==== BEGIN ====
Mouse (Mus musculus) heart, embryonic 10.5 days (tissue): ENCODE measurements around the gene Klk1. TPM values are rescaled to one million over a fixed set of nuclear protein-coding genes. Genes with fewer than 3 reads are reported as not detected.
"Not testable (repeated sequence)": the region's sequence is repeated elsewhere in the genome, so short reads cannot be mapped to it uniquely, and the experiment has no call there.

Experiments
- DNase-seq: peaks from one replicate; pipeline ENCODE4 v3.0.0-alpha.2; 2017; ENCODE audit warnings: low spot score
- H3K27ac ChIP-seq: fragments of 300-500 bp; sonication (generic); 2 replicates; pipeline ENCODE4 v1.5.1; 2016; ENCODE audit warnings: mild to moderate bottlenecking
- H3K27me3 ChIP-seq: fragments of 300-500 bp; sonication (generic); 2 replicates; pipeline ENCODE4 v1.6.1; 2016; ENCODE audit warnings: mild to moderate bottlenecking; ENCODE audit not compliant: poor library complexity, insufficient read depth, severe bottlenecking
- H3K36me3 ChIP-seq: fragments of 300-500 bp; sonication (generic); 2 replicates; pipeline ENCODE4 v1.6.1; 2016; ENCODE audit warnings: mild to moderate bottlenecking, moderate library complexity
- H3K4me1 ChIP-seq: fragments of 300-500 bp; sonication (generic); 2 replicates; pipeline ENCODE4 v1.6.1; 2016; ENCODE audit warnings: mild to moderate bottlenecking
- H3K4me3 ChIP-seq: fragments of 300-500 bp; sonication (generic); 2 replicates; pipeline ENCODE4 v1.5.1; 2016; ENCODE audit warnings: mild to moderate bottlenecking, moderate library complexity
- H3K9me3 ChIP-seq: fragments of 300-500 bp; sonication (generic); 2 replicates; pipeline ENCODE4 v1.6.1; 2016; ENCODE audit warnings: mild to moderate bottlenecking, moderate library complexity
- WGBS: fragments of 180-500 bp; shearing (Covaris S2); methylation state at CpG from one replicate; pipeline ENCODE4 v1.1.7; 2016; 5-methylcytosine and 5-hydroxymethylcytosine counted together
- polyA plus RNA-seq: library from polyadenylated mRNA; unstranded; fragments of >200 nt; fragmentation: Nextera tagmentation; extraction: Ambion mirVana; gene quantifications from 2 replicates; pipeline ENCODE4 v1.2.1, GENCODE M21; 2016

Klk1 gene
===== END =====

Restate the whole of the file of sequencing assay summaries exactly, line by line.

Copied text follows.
Mouse (Mus musculus) heart, embryonic 10.5 days (tissue): ENCODE measurements around the gene Klk1. TPM values are rescaled to one million over a fixed set of nuclear protein-coding genes. Genes with fewer than 3 reads are reported as not detected.
"Not testable (repeated sequence)": the region's sequence is repeated elsewhere in the genome, so short reads cannot be mapped to it uniquely, and the experiment has no call there.

Experiments
- DNase-seq: peaks from one replicate; pipeline ENCODE4 v3.0.0-alpha.2; 2017; ENCODE audit warnings: low spot score
- H3K27ac ChIP-seq: fragments of 300-500 bp; sonication (generic); 2 replicates; pipeline ENCODE4 v1.5.1; 2016; ENCODE audit warnings: mild to moderate bottlenecking
- H3K27me3 ChIP-seq: fragments of 300-500 bp; sonication (generic); 2 replicates; pipeline ENCODE4 v1.6.1; 2016; ENCODE audit warnings: mild to moderate bottlenecking; ENCODE audit not compliant: poor library complexity, insufficient read depth, severe bottlenecking
- H3K36me3 ChIP-seq: fragments of 300-500 bp; sonication (generic); 2 replicates; pipeline ENCODE4 v1.6.1; 2016; ENCODE audit warnings: mild to moderate bottlenecking, moderate library complexity
- H3K4me1 ChIP-seq: fragments of 300-500 bp; sonication (generic); 2 replicates; pipeline ENCODE4 v1.6.1; 2016; ENCODE audit warnings: mild to moderate bottlenecking
- H3K4me3 ChIP-seq: fragments of 300-500 bp; sonication (generic); 2 replicates; pipeline ENCODE4 v1.5.1; 2016; ENCODE audit warnings: mild to moderate bottlenecking, moderate library complexity
- H3K9me3 ChIP-seq: fragments of 300-500 bp; sonication (generic); 2 replicates; pipeline ENCODE4 v1.6.1; 2016; ENCODE audit warnings: mild to moderate bottlenecking, moderate library complexity
- WGBS: fragments of 180-500 bp; shearing (Covaris S2); methylation state at CpG from one replicate; pipeline ENCODE4 v1.1.7; 2016; 5-methylcytosine and 5-hydroxymethylcytosine counted together
- polyA plus RNA-seq: library from polyadenylated mRNA; unstranded; fragments of >200 nt; fragmentation: Nextera tagmentation; extraction: Ambion mirVana; gene quantifications from 2 replicates; pipeline ENCODE4 v1.2.1, GENCODE M21; 2016

Klk1 gene